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*From*: marta zhango <martazhango@xxxxxxxxx>*Date*: Sun, 19 May 2024 08:16:30 -0700 (PDT)*References*: <e6ae5a2d-4fed-4a6b-83f5-e211a540737bn@googlegroups.com> <006C3949-160B-4F99-AFF1-86A3652A7851@gmail.com> <6a37ca7d-e03e-4c5e-afc5-603b3ed5c736n@googlegroups.com> <D923A267-B96B-44F8-A7F3-54CECD8A4C8D@gmail.com> <2f021f54-5da3-4b47-ad23-1efd260a8244n@googlegroups.com> <78ca6604-e088-43dd-a184-9159f8ca9394n@googlegroups.com> <2673743f-02ee-47bd-91ee-8cf142fd41e6n@googlegroups.com> <2191de5f-07fa-4779-b748-dc1d808a3a05n@googlegroups.com> <C6FB24BD-9911-4FE0-A4A5-F5F9F4943DD2@gmail.com> <b8d49384-8a9d-4b63-9b00-93bd52071d2dn@googlegroups.com> <2aa54871-76c5-4f68-9f37-d9b2913ddbd4n@googlegroups.com>

Yes, I have seen actions as statements with primed and unprimed variables. Is my general description

of the TLA+ syntax as either a definition or assertion correct ? Or would I have to include other basic

things that would also constitute a specification statement?

I understand most things, but to explain them to others is not straightforward right now.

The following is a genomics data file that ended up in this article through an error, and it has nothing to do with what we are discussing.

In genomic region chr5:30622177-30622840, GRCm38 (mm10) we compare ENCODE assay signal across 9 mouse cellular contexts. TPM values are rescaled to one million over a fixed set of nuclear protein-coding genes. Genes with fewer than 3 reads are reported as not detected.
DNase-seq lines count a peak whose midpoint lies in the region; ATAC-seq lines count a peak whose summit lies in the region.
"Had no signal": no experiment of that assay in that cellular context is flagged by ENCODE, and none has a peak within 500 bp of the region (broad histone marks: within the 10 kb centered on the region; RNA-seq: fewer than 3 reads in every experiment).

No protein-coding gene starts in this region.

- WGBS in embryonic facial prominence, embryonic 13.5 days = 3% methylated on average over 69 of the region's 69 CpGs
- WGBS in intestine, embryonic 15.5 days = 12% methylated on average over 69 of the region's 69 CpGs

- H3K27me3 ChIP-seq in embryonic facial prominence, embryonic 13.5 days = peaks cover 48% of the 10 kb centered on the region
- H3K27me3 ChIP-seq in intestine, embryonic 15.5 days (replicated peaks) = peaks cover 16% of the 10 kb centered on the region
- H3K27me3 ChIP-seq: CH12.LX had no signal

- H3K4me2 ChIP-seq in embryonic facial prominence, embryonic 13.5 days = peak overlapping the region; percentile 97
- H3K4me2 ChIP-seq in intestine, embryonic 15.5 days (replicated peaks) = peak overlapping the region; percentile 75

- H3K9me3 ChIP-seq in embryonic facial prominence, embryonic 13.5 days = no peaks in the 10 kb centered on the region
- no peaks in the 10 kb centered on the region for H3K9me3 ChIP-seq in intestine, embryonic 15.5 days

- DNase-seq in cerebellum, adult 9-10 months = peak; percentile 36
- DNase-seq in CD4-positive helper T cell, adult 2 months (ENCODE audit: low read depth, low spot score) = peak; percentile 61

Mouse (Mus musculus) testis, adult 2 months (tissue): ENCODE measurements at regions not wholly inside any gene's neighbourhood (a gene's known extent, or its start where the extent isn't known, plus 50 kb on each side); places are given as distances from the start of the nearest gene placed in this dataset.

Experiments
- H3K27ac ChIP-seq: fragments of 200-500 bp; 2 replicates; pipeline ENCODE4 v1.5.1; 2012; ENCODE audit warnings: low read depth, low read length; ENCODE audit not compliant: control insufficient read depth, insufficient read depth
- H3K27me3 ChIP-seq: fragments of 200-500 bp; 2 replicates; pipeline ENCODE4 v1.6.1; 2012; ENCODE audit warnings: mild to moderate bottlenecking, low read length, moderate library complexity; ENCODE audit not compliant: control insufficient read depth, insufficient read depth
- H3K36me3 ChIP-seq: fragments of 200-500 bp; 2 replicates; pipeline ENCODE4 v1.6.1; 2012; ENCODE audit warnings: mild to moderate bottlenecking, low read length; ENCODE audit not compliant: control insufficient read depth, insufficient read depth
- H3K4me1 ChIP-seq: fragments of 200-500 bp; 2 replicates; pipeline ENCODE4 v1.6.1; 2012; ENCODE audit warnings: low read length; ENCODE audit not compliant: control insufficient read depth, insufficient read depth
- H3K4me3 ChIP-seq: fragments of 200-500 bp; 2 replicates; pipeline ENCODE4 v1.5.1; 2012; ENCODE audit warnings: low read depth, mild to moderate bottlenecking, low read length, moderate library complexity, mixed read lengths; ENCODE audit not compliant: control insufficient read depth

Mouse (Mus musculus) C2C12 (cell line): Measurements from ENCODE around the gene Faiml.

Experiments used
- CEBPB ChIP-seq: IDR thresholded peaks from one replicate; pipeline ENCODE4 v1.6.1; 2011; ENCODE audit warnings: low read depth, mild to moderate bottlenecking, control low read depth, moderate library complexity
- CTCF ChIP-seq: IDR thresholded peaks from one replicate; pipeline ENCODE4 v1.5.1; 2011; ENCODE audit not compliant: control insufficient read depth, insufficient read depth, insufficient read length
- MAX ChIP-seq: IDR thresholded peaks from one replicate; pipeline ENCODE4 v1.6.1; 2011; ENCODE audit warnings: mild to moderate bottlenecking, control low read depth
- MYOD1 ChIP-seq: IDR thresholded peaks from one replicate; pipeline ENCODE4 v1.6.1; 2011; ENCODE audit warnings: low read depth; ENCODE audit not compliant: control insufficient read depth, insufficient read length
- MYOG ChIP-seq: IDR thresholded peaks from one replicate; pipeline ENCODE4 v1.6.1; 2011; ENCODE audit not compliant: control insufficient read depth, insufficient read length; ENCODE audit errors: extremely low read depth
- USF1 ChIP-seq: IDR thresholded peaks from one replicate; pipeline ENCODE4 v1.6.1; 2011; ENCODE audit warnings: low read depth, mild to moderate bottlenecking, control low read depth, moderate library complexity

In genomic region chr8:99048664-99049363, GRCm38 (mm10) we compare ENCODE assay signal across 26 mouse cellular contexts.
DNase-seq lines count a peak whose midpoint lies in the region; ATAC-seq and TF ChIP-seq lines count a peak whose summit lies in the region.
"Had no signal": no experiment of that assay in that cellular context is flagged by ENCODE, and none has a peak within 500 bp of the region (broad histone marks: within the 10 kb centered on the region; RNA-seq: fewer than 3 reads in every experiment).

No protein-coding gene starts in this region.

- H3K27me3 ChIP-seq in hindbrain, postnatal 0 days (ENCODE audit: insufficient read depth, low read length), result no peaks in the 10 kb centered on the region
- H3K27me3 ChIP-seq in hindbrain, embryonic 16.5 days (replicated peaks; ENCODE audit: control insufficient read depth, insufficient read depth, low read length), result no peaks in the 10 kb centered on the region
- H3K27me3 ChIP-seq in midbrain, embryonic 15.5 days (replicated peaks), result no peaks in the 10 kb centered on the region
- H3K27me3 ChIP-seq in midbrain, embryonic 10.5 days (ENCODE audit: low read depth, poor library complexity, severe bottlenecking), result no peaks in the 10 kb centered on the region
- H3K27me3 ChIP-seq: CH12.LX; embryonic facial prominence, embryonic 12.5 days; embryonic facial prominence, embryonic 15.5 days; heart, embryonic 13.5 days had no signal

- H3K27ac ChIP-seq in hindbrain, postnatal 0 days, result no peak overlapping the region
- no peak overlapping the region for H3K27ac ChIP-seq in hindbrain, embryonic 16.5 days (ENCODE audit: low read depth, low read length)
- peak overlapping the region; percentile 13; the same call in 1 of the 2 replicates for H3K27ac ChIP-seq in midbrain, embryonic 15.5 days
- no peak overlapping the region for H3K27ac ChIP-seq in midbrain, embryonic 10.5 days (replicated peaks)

On Monday, May 20, 2024 at 2:30:02 AM UTC+12 Andrew Helwer wrote:

Within your definition/assertion view of TLA+ functions can be used in either definitions or assertions. Properties are generally only used in assertions, with the exception of the root Spec definition itself which is both a property and a definition. Actions are generally used in definitions, but much more rarely are used as assertions of the form <><<A>>_vars or [][A]_vars.Actions are any statement containing both primed and unprimed variables. So you probably have seen them!AndrewOn Sunday, May 19, 2024 at 10:23:31 AM UTC-4 marta zhango wrote:In TLA+, specifications use statements that are either Definitions or

Assertions. Definitions introduce new symbols and specify their